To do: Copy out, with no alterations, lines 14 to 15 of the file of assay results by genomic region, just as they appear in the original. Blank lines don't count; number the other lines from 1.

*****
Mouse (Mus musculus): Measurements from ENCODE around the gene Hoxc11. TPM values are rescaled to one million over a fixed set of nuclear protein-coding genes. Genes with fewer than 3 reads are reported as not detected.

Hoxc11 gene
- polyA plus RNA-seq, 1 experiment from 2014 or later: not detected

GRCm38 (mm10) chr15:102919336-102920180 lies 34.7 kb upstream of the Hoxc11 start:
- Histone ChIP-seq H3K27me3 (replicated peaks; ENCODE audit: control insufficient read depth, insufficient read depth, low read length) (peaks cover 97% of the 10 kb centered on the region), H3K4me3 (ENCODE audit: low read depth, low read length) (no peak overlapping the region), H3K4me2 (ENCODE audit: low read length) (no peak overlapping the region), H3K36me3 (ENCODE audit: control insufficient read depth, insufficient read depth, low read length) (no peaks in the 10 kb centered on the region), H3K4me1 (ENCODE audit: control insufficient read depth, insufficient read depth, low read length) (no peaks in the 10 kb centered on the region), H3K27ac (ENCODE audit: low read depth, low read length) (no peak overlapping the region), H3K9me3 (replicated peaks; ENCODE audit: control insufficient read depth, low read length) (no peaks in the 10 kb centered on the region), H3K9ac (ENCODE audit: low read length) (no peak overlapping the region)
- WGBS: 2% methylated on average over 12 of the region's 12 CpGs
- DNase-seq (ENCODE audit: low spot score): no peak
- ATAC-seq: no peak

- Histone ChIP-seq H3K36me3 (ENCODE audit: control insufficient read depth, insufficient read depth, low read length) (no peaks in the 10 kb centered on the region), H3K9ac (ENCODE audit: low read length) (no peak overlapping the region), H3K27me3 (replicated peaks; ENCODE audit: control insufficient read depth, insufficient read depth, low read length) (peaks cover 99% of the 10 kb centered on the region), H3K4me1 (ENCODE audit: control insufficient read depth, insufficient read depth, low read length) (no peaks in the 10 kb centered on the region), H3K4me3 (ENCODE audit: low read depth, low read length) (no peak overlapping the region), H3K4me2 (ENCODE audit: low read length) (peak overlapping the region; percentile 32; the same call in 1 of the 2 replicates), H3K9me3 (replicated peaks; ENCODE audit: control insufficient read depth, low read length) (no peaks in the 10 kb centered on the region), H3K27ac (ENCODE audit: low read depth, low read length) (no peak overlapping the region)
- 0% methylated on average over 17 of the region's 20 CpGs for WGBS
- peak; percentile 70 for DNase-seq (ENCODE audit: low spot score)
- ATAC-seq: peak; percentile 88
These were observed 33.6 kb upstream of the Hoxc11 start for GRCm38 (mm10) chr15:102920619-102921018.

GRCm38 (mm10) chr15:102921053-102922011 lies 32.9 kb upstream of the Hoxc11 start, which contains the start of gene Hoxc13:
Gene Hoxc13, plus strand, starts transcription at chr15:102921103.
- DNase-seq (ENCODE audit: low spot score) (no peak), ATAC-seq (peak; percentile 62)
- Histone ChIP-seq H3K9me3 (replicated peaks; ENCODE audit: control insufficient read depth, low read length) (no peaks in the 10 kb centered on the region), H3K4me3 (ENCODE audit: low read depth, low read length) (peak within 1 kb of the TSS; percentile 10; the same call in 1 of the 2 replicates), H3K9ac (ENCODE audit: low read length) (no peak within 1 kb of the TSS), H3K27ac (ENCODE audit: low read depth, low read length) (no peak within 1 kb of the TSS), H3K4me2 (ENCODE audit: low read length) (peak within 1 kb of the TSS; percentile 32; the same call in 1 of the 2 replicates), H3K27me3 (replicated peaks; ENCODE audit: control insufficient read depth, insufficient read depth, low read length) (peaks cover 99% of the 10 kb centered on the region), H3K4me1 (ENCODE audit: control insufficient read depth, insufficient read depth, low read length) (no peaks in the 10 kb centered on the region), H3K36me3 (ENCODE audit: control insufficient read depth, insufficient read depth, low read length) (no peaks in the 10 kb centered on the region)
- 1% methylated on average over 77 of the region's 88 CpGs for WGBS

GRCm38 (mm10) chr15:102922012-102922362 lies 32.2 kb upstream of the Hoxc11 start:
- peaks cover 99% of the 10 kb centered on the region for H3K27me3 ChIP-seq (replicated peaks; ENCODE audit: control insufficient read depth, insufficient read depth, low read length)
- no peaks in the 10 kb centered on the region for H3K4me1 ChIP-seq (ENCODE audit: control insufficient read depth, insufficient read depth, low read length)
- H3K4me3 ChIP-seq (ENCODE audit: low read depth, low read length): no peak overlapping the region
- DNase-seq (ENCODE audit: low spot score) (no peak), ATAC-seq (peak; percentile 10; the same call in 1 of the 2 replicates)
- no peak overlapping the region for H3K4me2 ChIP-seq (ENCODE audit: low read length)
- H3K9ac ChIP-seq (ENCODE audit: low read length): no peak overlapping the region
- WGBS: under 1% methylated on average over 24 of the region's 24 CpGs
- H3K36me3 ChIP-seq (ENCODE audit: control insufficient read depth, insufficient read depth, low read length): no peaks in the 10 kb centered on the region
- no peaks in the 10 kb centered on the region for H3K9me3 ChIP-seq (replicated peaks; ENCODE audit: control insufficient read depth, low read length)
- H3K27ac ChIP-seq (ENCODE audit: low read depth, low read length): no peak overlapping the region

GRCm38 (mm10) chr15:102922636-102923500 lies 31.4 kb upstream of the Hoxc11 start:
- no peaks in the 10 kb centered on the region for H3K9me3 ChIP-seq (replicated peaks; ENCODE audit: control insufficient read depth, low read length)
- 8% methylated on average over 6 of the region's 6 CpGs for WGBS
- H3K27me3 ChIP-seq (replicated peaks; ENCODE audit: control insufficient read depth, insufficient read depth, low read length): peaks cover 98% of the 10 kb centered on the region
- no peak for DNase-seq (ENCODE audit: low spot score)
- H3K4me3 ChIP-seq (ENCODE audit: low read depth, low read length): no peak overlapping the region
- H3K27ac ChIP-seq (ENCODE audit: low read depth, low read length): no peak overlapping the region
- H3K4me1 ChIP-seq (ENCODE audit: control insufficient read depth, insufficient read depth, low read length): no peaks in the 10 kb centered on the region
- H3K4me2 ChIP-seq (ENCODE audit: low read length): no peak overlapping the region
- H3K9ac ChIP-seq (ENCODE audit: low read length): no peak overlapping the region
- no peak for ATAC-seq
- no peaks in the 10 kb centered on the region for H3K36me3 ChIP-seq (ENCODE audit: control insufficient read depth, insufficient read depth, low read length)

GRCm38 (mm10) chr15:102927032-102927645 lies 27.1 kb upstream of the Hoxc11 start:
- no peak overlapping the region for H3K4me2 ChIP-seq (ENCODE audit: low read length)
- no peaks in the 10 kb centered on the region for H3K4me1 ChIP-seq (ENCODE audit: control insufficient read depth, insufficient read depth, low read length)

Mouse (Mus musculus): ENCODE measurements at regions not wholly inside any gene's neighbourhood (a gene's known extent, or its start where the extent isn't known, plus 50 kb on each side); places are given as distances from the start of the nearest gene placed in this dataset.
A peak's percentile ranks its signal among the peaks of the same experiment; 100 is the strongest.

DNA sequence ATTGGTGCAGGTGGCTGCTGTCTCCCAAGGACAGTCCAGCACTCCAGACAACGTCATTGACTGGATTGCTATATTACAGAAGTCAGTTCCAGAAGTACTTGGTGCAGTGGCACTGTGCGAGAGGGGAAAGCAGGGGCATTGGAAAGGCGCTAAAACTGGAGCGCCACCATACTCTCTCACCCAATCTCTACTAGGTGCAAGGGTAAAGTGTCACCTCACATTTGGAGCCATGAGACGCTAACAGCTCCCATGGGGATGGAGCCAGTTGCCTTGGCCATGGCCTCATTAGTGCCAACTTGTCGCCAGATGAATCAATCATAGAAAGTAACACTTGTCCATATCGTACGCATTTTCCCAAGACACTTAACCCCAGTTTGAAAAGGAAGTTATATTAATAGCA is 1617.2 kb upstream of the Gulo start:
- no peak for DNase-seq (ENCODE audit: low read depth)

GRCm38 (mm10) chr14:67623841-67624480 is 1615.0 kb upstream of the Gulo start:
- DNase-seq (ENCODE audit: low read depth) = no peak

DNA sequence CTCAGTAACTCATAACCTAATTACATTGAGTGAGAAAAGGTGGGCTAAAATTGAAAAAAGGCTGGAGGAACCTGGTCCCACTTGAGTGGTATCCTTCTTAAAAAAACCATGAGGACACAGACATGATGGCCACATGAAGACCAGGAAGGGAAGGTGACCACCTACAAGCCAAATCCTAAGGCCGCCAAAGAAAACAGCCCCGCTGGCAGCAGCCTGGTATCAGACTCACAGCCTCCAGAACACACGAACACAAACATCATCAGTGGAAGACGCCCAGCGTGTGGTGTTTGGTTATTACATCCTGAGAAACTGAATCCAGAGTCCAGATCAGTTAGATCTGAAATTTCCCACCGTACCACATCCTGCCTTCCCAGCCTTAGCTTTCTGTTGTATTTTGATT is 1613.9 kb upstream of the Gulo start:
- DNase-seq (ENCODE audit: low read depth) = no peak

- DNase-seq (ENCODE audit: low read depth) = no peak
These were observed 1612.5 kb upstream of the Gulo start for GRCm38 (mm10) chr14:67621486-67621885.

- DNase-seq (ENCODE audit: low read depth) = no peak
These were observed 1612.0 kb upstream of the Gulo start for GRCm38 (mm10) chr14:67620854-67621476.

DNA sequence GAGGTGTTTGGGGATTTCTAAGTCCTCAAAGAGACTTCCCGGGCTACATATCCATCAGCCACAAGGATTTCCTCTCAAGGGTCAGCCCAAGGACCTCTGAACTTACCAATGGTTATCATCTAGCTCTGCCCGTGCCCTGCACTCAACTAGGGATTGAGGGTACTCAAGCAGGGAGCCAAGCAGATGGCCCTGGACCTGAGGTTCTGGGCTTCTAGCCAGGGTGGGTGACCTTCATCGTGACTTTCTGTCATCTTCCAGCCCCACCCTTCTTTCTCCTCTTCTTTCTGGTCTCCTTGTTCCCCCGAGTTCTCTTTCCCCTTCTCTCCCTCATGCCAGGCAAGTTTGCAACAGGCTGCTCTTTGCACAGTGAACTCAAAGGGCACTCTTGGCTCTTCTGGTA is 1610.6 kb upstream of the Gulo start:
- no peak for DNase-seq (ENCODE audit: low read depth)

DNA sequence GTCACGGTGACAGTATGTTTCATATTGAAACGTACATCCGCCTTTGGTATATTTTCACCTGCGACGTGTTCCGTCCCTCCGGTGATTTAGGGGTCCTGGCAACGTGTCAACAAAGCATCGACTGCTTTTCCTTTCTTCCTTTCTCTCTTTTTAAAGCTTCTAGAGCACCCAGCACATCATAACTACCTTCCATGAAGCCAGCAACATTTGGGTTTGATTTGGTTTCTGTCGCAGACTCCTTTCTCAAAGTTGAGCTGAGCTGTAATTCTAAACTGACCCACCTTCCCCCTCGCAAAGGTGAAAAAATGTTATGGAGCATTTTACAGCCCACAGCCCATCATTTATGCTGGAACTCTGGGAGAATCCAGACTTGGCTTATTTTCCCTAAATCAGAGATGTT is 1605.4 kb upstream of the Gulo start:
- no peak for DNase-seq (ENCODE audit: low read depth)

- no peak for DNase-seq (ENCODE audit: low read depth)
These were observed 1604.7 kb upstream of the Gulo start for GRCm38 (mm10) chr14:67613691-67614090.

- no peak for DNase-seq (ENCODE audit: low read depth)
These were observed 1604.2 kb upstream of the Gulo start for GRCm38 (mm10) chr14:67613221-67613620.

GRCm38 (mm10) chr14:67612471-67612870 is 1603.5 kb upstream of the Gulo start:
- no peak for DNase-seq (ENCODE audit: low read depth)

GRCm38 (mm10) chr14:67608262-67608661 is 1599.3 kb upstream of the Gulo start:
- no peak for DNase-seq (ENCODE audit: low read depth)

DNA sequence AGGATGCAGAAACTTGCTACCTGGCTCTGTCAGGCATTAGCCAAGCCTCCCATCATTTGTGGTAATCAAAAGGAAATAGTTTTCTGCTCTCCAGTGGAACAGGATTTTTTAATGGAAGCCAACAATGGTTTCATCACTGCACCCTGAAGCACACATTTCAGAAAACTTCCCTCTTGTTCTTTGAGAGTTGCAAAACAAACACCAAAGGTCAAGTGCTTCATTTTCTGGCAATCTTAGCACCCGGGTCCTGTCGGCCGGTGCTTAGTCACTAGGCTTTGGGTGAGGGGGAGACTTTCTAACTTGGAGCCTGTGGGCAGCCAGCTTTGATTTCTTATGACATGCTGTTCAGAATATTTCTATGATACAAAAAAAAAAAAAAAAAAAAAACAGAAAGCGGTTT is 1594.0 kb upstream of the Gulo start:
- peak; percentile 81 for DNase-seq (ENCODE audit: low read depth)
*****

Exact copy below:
GRCm38 (mm10) chr15:102921053-102922011 lies 32.9 kb upstream of the Hoxc11 start, which contains the start of gene Hoxc13:
Gene Hoxc13, plus strand, starts transcription at chr15:102921103.